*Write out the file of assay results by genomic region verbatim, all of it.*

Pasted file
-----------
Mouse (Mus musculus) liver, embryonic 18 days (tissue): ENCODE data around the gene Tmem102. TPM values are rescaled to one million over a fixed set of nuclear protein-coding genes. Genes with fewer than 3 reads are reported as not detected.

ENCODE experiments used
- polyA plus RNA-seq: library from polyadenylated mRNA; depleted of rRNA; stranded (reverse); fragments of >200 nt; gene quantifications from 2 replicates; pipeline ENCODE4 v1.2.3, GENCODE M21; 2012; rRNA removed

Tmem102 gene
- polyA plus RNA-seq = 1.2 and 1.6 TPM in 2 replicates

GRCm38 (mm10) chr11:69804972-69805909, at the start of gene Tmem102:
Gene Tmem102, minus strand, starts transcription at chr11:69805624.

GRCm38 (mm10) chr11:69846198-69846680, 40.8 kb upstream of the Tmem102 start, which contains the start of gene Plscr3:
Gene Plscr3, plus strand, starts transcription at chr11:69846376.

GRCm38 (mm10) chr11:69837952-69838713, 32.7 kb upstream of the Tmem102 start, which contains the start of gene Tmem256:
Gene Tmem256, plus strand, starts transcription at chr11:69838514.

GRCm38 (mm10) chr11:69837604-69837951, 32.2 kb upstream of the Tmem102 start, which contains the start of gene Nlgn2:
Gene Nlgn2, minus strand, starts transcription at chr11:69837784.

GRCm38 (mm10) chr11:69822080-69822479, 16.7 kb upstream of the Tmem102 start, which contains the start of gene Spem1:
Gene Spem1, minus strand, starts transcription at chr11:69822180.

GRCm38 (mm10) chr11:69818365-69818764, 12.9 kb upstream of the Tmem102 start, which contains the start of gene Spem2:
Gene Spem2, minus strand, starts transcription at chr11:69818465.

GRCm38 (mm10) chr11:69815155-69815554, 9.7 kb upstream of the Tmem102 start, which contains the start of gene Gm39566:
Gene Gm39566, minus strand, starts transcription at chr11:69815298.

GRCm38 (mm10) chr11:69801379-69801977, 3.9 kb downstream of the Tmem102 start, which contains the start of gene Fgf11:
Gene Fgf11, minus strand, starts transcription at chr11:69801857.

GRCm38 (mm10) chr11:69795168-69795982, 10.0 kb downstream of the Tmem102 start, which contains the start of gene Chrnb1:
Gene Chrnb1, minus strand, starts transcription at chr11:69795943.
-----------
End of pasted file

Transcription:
Mouse (Mus musculus) liver, embryonic 18 days (tissue): ENCODE data around the gene Tmem102. TPM values are rescaled to one million over a fixed set of nuclear protein-coding genes. Genes with fewer than 3 reads are reported as not detected.

ENCODE experiments used
- polyA plus RNA-seq: library from polyadenylated mRNA; depleted of rRNA; stranded (reverse); fragments of >200 nt; gene quantifications from 2 replicates; pipeline ENCODE4 v1.2.3, GENCODE M21; 2012; rRNA removed

Tmem102 gene
- polyA plus RNA-seq = 1.2 and 1.6 TPM in 2 replicates

GRCm38 (mm10) chr11:69804972-69805909, at the start of gene Tmem102:
Gene Tmem102, minus strand, starts transcription at chr11:69805624.

GRCm38 (mm10) chr11:69846198-69846680, 40.8 kb upstream of the Tmem102 start, which contains the start of gene Plscr3:
Gene Plscr3, plus strand, starts transcription at chr11:69846376.

GRCm38 (mm10) chr11:69837952-69838713, 32.7 kb upstream of the Tmem102 start, which contains the start of gene Tmem256:
Gene Tmem256, plus strand, starts transcription at chr11:69838514.

GRCm38 (mm10) chr11:69837604-69837951, 32.2 kb upstream of the Tmem102 start, which contains the start of gene Nlgn2:
Gene Nlgn2, minus strand, starts transcription at chr11:69837784.

GRCm38 (mm10) chr11:69822080-69822479, 16.7 kb upstream of the Tmem102 start, which contains the start of gene Spem1:
Gene Spem1, minus strand, starts transcription at chr11:69822180.

GRCm38 (mm10) chr11:69818365-69818764, 12.9 kb upstream of the Tmem102 start, which contains the start of gene Spem2:
Gene Spem2, minus strand, starts transcription at chr11:69818465.

GRCm38 (mm10) chr11:69815155-69815554, 9.7 kb upstream of the Tmem102 start, which contains the start of gene Gm39566:
Gene Gm39566, minus strand, starts transcription at chr11:69815298.

GRCm38 (mm10) chr11:69801379-69801977, 3.9 kb downstream of the Tmem102 start, which contains the start of gene Fgf11:
Gene Fgf11, minus strand, starts transcription at chr11:69801857.

GRCm38 (mm10) chr11:69795168-69795982, 10.0 kb downstream of the Tmem102 start, which contains the start of gene Chrnb1:
Gene Chrnb1, minus strand, starts transcription at chr11:69795943.